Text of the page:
NEWS

In Brief

AIR-SPACE VIOLATIONS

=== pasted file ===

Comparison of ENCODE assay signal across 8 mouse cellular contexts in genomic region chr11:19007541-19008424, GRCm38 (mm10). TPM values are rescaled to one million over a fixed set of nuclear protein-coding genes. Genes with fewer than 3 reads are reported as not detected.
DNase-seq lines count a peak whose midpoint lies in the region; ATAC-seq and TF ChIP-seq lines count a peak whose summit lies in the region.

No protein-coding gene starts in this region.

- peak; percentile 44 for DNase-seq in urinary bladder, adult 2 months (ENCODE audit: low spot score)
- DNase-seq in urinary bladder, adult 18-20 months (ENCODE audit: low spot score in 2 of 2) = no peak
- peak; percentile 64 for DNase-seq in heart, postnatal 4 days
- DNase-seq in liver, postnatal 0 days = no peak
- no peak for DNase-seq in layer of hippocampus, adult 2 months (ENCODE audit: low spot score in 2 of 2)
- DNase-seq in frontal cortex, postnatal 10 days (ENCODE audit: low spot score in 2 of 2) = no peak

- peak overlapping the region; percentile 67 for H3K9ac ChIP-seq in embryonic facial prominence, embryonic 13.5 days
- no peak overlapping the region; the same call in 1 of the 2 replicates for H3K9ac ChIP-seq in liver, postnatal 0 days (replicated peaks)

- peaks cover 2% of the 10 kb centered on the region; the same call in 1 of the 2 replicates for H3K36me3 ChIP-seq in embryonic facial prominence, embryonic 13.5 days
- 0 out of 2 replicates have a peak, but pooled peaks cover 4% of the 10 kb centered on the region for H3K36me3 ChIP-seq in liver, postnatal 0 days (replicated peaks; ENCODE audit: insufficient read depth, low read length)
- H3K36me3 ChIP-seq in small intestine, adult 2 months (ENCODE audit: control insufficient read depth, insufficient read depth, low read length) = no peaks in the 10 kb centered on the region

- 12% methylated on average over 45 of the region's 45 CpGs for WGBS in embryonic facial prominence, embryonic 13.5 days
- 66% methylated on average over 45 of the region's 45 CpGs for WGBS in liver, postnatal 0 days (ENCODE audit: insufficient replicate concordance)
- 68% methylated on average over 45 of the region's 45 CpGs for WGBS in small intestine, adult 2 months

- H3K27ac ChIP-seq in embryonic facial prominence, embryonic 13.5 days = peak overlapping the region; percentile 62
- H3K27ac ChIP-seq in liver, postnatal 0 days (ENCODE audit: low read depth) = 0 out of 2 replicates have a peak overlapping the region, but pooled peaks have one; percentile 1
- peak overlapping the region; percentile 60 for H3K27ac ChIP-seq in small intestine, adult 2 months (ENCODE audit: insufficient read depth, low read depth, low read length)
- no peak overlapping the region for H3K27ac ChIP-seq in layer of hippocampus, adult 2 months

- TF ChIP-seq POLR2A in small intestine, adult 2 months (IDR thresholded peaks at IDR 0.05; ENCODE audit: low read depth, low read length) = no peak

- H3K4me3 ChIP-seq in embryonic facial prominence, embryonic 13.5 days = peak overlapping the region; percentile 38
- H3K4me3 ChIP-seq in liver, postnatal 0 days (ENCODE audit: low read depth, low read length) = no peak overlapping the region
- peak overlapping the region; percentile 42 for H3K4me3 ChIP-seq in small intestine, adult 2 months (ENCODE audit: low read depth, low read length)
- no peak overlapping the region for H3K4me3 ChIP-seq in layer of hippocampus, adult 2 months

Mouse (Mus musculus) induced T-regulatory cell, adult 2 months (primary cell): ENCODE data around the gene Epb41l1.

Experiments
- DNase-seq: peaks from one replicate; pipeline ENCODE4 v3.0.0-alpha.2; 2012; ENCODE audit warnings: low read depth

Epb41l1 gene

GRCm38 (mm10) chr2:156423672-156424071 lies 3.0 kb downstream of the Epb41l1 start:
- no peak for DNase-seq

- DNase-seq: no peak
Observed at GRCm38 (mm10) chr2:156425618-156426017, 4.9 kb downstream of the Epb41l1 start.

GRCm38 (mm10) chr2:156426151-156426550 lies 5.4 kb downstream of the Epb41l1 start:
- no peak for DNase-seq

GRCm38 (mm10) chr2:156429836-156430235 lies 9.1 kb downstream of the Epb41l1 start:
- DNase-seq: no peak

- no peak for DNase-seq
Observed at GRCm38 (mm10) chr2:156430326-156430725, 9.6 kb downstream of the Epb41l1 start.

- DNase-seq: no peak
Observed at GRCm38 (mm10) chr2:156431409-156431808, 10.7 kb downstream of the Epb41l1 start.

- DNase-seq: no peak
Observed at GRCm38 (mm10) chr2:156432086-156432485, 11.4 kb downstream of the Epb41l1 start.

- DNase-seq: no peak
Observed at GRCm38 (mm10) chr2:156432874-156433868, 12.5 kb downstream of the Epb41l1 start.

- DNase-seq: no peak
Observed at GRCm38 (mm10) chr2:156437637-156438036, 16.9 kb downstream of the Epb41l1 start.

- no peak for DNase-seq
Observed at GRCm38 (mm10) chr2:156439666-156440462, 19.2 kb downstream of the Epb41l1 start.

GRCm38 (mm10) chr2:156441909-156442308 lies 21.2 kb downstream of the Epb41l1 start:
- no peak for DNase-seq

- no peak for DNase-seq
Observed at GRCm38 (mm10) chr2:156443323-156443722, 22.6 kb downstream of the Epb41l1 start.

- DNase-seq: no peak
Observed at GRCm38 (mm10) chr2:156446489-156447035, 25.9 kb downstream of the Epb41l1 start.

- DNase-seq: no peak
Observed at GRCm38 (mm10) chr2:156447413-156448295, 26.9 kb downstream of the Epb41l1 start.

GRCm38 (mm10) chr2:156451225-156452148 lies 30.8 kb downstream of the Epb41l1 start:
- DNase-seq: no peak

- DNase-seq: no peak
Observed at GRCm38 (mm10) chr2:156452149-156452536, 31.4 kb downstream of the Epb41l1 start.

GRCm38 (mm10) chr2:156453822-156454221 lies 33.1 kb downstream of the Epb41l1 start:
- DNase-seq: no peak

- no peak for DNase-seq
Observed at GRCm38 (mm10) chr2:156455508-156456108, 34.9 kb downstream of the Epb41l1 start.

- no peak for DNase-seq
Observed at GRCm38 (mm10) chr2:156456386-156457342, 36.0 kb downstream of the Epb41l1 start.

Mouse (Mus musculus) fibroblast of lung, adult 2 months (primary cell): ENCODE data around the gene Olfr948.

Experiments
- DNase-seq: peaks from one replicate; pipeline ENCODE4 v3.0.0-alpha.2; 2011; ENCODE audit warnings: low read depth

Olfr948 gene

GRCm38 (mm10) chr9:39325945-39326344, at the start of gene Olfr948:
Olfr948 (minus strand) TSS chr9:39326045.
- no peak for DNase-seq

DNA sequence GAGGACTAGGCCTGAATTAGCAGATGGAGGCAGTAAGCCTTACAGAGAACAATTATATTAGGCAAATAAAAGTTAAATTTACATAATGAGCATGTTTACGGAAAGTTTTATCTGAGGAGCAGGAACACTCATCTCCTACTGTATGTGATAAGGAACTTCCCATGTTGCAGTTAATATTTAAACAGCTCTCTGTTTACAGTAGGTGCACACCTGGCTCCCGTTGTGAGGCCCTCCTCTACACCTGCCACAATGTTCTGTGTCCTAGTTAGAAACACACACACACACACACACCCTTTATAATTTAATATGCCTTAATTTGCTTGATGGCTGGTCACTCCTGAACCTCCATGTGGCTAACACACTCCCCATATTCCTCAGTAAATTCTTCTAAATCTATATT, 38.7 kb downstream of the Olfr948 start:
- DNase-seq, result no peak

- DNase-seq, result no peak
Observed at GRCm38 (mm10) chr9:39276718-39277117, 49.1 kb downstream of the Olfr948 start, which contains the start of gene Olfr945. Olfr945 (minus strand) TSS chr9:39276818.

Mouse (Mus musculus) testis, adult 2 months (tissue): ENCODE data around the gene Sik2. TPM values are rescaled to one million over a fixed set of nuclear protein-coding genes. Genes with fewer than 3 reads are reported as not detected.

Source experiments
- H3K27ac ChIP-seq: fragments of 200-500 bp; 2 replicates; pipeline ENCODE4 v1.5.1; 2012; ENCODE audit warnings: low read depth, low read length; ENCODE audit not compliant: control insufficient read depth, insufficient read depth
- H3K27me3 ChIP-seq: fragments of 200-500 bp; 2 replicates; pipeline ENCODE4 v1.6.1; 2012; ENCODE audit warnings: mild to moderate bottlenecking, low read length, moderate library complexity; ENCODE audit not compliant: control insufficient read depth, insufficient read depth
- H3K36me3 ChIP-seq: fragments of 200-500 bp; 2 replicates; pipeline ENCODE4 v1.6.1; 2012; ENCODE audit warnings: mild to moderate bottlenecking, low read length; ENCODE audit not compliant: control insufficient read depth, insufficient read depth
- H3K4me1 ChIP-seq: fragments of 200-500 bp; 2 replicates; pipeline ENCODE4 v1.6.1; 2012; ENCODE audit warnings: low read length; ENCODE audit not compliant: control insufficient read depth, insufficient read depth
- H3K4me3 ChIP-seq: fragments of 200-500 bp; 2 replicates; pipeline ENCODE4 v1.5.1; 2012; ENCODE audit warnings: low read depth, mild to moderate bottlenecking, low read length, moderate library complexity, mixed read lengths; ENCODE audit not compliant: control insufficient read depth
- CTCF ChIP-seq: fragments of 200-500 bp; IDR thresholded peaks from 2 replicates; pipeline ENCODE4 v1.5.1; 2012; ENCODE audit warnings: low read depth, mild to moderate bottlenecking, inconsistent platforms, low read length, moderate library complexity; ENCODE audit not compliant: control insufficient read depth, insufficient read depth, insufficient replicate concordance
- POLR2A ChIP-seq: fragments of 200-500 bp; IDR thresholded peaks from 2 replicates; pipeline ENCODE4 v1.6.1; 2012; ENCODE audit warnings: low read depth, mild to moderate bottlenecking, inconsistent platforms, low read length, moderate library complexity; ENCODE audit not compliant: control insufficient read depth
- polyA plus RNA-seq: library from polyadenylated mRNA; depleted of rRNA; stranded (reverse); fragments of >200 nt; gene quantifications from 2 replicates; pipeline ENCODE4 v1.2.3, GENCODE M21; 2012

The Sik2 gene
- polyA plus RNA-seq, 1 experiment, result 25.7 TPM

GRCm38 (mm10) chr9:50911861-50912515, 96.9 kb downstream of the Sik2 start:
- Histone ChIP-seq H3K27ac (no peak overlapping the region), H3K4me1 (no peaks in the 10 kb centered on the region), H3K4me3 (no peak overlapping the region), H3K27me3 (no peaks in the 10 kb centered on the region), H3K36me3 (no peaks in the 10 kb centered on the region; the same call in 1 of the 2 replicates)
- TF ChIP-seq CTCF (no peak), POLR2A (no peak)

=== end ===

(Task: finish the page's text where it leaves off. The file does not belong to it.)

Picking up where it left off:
Turkish jets back in the Aegean, are chased off by Greek aircraft Six formations of Turkish fighter jets yesterday entered the Athens Flight Information Region six times and violated Greek national air space near Samothrace, Lemnos, Psara and Antipsara seven times, military sources said. The 12 Turkish jets were chased off by as many Greek aircraft and there were three simulated dogfights, the officials said. Last Friday, the same number of Turkish aircraft violated national air space near Samothrace and Lemnos, as well as northwest of Lesvos. MISSING MIGRANTS Search under way for two people who fell off boat on way to Lesvos Lesvos coast guard officers were yesterday searching for two illegal immigrants believed to have been lost when the inflatable rowboat they were traveling in from Turkey capsized in a storm off the island. The search, aided by a navy vessel and a Super Puma helicopter, was launched after three illegal immigrants arriving on Lesvos told authorities they had lost two fellow passengers when their boat overturned. Also yesterday, a Xanthi court handed down a nine-year jail sentence to Georgios Matziras, 35, who was caught smuggling 30 illegal immigrants through the northeastern Evros region in his lorry last week. HIGHWAY DISRUPTION Works between Athens and Corinth Roadworks which started yesterday on key sections of the Athens-Corinth National Road will disrupt traffic for at least two months, the Public Works Ministry said yesterday. Athens-bound traffic between Kakia Skala and the Elefsina tollgates will be affected. There will also be disruptions on the section between the Corinth Canal and the Ancient Corinth junction, and along some of the stretch to Patras. Disruptions on sections of the Athens-Lamia National Road are scheduled to last for four months. In all cases, traffic will be restricted to two lanes, except on Saturdays and Sundays. Public works Development Minister Dimitris Sioufas has instructed Attica’s state electricity and gas utility firms to communicate with municipal authorities before beginning public works and to clean up afterward, the ministry said yesterday. According to Sioufas’s instructions, any holes in roads or other damage should be repaired immediately, the ministry said. Doping probe The doctor who summoned disgraced Greek sprinters Costas Kenteris and Katerina Thanou for a drug test on behalf of the International Olympic Committee (IOC) on August 12 yesterday reportedly told prosecutors that IOC proceedings involving the athletes had been entirely legal. In his testimony, Dimitris Valatsiadis also said Kenteris had passed a doping test two or three months before the start of the Olympics, sources said. Privacy ruling Greece’s personal data protection agency has slapped a 50,000-euro-fine on an insurance firm that allegedly hired a private investigator to dig up information about the victim of a car crash bringing legal charges against one of its clients, and used it in court, sources said yesterday. Insurance firms must ask the approval of their clients, and of third parties, before they can use their personal data for legal purposes, the authority found. Russian condolences Members of the public will be able to sign a book of condolences for the hundreds of victims of the Beslan school massacre from 10 a.m. to 4 p.m. today at the Russian Embassy. The embassy is at 28 Nikiforou Lytra in Palaio Psychico. Policeman suicide A 29-year-old policeman, who had been serving at the force’s Ambelokipi unit, shot himself in the heart at his apartment in Neo Iraklion on Sunday, police said yesterday. Christoforos Toumbas was found in his first-floor apartment with his service revolver by his side, according to police. Phanar demo Acting government spokesman Evangelos Antonaros yesterday condemned Sunday’s violent protests in Istanbul by Turkish ultra-nationalists riled by reports that the Turkish government may reopen an Orthodox seminary on the island of Halki.